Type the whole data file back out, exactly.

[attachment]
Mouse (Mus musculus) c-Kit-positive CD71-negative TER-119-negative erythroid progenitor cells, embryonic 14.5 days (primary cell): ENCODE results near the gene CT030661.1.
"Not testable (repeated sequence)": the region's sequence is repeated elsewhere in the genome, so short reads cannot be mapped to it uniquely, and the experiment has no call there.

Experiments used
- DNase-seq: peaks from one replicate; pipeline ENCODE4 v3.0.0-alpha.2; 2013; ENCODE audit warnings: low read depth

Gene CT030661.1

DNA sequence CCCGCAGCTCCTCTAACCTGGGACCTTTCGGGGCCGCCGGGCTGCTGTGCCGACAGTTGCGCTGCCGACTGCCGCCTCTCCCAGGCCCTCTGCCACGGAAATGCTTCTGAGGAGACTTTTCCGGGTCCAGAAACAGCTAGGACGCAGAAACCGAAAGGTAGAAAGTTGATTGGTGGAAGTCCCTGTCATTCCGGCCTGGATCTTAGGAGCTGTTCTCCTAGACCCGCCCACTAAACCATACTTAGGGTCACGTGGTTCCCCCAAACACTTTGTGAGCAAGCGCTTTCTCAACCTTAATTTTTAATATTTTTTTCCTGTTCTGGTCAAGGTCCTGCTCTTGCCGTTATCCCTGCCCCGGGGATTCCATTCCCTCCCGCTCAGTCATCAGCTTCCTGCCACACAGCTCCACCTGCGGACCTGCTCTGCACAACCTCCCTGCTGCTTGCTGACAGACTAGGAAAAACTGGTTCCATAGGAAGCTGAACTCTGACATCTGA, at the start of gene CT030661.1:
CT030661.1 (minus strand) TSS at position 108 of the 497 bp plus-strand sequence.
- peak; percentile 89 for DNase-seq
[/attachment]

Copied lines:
Mouse (Mus musculus) c-Kit-positive CD71-negative TER-119-negative erythroid progenitor cells, embryonic 14.5 days (primary cell): ENCODE results near the gene CT030661.1.
"Not testable (repeated sequence)": the region's sequence is repeated elsewhere in the genome, so short reads cannot be mapped to it uniquely, and the experiment has no call there.

Experiments used
- DNase-seq: peaks from one replicate; pipeline ENCODE4 v3.0.0-alpha.2; 2013; ENCODE audit warnings: low read depth

Gene CT030661.1

DNA sequence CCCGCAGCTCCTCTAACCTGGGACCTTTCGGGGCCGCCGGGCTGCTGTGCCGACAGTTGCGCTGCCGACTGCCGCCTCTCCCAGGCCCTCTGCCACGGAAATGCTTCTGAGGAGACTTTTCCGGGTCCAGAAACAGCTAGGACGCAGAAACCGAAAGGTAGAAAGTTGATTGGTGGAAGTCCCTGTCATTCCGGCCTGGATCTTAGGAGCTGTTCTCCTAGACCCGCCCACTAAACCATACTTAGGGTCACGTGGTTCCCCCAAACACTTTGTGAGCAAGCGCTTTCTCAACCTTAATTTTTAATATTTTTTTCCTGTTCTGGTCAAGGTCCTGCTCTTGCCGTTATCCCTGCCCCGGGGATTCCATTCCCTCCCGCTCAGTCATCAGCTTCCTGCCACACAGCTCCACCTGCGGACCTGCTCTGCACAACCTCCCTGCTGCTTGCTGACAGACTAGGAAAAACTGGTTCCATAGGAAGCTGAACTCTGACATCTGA, at the start of gene CT030661.1:
CT030661.1 (minus strand) TSS at position 108 of the 497 bp plus-strand sequence.
- peak; percentile 89 for DNase-seq